00:14:44Entire towns swept away.
00:14:46Thick and brown, strewn with debris, fast-moving, farmlands quickly disappeared.
00:14:55Entire major roads, bridges, and homes gone in a matter of minutes.
00:15:02The airport at sendai was completely destroyed.
00:15:05Workers and others scrambled onto rooftops trying to stay above the mud.
00:15:09A huge fire at an oil refinery near tokyo continues to burn.
00:15:14At least 80 other massive fires are still burning along the coastline after the quake cut off gas lines.
00:15:21Causing a series of explosions leaving homes and businesses ablaze.
00:15:26Power is out throughout parts of the country.
00:15:27And mass transit is down.
00:15:30In some places trains derailed.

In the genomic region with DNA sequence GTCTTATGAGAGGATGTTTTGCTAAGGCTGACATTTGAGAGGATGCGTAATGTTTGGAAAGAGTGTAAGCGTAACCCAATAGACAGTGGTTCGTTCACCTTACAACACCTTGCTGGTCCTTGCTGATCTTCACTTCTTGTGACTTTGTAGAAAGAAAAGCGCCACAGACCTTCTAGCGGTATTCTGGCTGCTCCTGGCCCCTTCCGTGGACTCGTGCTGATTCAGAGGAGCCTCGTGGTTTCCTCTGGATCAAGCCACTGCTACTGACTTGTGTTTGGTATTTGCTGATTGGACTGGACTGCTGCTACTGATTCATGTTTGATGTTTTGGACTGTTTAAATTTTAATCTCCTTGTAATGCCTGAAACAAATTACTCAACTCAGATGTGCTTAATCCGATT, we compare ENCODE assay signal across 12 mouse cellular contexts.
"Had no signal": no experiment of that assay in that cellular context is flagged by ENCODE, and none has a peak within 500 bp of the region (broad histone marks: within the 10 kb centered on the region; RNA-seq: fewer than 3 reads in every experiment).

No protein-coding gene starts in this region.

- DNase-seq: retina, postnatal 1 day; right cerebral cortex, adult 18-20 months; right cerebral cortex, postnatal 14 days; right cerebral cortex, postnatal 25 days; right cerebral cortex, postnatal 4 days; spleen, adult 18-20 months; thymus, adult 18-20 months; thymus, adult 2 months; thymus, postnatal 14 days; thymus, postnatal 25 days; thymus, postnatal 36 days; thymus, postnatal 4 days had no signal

00:15:33Tonight, evacuations are under way for miles around this nuclear power plant in fukushima.
00:15:38Officials say the cooling system failed during the jolt.
00:15:41Authorities now say that radiation levels have surged outside the plant.
00:15:48With daybreak here the search for dead and injured of this disaster is just beginning.
00:15:51Not to mention the cleanup, which will likely take months if not years.
00:15:59 on saturday morning here, larry.
00:16:04The public broadcaster nhk is saying that the combined human toll, including deaths and those that are missing, have exceeded 1,000.
00:16:12And a government spokesman saying that he is bracing for the possibility of more than 1,000 deaths.
00:16:21>> Kaori, thank you.
00:16:22Can we focus in for a moment on the damage in tokyo as the aftershock footprints have apparently spread?
00:16:29That looks like a story within a story.